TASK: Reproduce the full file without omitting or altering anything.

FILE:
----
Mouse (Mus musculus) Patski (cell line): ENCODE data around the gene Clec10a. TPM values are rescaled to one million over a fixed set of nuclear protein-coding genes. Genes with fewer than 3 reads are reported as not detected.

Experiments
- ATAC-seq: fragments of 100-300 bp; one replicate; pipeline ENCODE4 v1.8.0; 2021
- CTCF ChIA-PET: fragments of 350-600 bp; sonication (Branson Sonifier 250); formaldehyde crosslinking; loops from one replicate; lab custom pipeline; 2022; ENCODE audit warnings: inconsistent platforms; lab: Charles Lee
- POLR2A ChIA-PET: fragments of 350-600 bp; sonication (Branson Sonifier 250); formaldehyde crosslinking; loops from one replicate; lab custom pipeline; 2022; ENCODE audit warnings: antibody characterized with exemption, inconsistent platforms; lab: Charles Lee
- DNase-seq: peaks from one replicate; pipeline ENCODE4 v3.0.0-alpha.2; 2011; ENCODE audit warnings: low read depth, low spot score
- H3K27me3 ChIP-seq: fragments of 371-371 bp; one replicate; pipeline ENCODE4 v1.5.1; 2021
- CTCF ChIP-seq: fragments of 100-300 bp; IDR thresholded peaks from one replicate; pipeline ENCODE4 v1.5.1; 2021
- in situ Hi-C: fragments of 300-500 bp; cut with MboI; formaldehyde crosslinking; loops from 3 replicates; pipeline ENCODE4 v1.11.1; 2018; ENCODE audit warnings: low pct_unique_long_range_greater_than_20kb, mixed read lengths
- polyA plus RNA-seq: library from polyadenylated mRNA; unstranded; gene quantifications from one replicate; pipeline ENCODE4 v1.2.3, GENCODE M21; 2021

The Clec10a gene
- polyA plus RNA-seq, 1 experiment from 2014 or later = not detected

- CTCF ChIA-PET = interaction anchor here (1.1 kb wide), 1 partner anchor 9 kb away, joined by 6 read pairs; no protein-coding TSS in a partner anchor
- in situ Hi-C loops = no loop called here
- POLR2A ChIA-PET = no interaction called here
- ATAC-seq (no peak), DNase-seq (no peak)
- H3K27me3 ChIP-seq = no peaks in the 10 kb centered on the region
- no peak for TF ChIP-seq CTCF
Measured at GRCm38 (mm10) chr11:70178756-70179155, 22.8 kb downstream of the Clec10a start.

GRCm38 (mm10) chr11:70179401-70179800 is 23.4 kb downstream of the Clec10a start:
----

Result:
Mouse (Mus musculus) Patski (cell line): ENCODE data around the gene Clec10a. TPM values are rescaled to one million over a fixed set of nuclear protein-coding genes. Genes with fewer than 3 reads are reported as not detected.

Experiments
- ATAC-seq: fragments of 100-300 bp; one replicate; pipeline ENCODE4 v1.8.0; 2021
- CTCF ChIA-PET: fragments of 350-600 bp; sonication (Branson Sonifier 250); formaldehyde crosslinking; loops from one replicate; lab custom pipeline; 2022; ENCODE audit warnings: inconsistent platforms; lab: Charles Lee
- POLR2A ChIA-PET: fragments of 350-600 bp; sonication (Branson Sonifier 250); formaldehyde crosslinking; loops from one replicate; lab custom pipeline; 2022; ENCODE audit warnings: antibody characterized with exemption, inconsistent platforms; lab: Charles Lee
- DNase-seq: peaks from one replicate; pipeline ENCODE4 v3.0.0-alpha.2; 2011; ENCODE audit warnings: low read depth, low spot score
- H3K27me3 ChIP-seq: fragments of 371-371 bp; one replicate; pipeline ENCODE4 v1.5.1; 2021
- CTCF ChIP-seq: fragments of 100-300 bp; IDR thresholded peaks from one replicate; pipeline ENCODE4 v1.5.1; 2021
- in situ Hi-C: fragments of 300-500 bp; cut with MboI; formaldehyde crosslinking; loops from 3 replicates; pipeline ENCODE4 v1.11.1; 2018; ENCODE audit warnings: low pct_unique_long_range_greater_than_20kb, mixed read lengths
- polyA plus RNA-seq: library from polyadenylated mRNA; unstranded; gene quantifications from one replicate; pipeline ENCODE4 v1.2.3, GENCODE M21; 2021

The Clec10a gene
- polyA plus RNA-seq, 1 experiment from 2014 or later = not detected

- CTCF ChIA-PET = interaction anchor here (1.1 kb wide), 1 partner anchor 9 kb away, joined by 6 read pairs; no protein-coding TSS in a partner anchor
- in situ Hi-C loops = no loop called here
- POLR2A ChIA-PET = no interaction called here
- ATAC-seq (no peak), DNase-seq (no peak)
- H3K27me3 ChIP-seq = no peaks in the 10 kb centered on the region
- no peak for TF ChIP-seq CTCF
Measured at GRCm38 (mm10) chr11:70178756-70179155, 22.8 kb downstream of the Clec10a start.

GRCm38 (mm10) chr11:70179401-70179800 is 23.4 kb downstream of the Clec10a start: